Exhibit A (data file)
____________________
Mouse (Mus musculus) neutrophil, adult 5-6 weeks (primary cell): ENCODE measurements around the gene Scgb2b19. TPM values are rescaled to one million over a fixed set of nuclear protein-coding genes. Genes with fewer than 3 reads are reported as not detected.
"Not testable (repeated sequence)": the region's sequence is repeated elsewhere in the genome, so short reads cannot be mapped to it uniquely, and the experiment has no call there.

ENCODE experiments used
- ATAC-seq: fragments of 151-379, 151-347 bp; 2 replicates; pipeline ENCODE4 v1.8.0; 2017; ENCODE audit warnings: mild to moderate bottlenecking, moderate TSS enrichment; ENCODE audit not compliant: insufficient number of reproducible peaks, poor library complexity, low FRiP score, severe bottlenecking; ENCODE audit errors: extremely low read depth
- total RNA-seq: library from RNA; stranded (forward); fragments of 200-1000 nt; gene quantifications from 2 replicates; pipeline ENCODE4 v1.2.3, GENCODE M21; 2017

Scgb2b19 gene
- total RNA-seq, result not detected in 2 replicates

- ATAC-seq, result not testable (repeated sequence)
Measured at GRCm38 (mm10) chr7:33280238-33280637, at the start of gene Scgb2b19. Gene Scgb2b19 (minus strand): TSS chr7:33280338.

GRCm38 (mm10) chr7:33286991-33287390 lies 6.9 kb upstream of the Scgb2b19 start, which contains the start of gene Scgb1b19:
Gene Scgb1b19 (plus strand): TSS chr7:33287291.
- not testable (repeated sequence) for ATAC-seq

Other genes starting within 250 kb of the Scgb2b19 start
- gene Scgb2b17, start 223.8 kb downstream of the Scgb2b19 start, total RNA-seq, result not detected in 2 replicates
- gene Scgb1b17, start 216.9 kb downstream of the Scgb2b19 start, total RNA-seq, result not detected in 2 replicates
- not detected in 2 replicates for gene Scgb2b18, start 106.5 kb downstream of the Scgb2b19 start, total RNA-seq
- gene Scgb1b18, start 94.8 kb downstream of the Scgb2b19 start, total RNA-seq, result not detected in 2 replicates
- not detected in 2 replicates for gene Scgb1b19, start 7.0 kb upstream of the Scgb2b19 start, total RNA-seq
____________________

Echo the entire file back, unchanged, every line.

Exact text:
Mouse (Mus musculus) neutrophil, adult 5-6 weeks (primary cell): ENCODE measurements around the gene Scgb2b19. TPM values are rescaled to one million over a fixed set of nuclear protein-coding genes. Genes with fewer than 3 reads are reported as not detected.
"Not testable (repeated sequence)": the region's sequence is repeated elsewhere in the genome, so short reads cannot be mapped to it uniquely, and the experiment has no call there.

ENCODE experiments used
- ATAC-seq: fragments of 151-379, 151-347 bp; 2 replicates; pipeline ENCODE4 v1.8.0; 2017; ENCODE audit warnings: mild to moderate bottlenecking, moderate TSS enrichment; ENCODE audit not compliant: insufficient number of reproducible peaks, poor library complexity, low FRiP score, severe bottlenecking; ENCODE audit errors: extremely low read depth
- total RNA-seq: library from RNA; stranded (forward); fragments of 200-1000 nt; gene quantifications from 2 replicates; pipeline ENCODE4 v1.2.3, GENCODE M21; 2017

Scgb2b19 gene
- total RNA-seq, result not detected in 2 replicates

- ATAC-seq, result not testable (repeated sequence)
Measured at GRCm38 (mm10) chr7:33280238-33280637, at the start of gene Scgb2b19. Gene Scgb2b19 (minus strand): TSS chr7:33280338.

GRCm38 (mm10) chr7:33286991-33287390 lies 6.9 kb upstream of the Scgb2b19 start, which contains the start of gene Scgb1b19:
Gene Scgb1b19 (plus strand): TSS chr7:33287291.
- not testable (repeated sequence) for ATAC-seq

Other genes starting within 250 kb of the Scgb2b19 start
- gene Scgb2b17, start 223.8 kb downstream of the Scgb2b19 start, total RNA-seq, result not detected in 2 replicates
- gene Scgb1b17, start 216.9 kb downstream of the Scgb2b19 start, total RNA-seq, result not detected in 2 replicates
- not detected in 2 replicates for gene Scgb2b18, start 106.5 kb downstream of the Scgb2b19 start, total RNA-seq
- gene Scgb1b18, start 94.8 kb downstream of the Scgb2b19 start, total RNA-seq, result not detected in 2 replicates
- not detected in 2 replicates for gene Scgb1b19, start 7.0 kb upstream of the Scgb2b19 start, total RNA-seq